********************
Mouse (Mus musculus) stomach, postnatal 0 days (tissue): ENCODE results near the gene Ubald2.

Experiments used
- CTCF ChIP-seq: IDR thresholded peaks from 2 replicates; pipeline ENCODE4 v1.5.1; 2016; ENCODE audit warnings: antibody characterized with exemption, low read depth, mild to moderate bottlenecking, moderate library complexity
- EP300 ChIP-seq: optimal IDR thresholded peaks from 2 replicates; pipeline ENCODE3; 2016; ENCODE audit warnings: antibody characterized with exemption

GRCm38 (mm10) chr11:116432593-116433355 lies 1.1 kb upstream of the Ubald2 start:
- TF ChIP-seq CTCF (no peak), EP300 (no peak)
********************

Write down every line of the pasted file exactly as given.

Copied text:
Mouse (Mus musculus) stomach, postnatal 0 days (tissue): ENCODE results near the gene Ubald2.

Experiments used
- CTCF ChIP-seq: IDR thresholded peaks from 2 replicates; pipeline ENCODE4 v1.5.1; 2016; ENCODE audit warnings: antibody characterized with exemption, low read depth, mild to moderate bottlenecking, moderate library complexity
- EP300 ChIP-seq: optimal IDR thresholded peaks from 2 replicates; pipeline ENCODE3; 2016; ENCODE audit warnings: antibody characterized with exemption

GRCm38 (mm10) chr11:116432593-116433355 lies 1.1 kb upstream of the Ubald2 start:
- TF ChIP-seq CTCF (no peak), EP300 (no peak)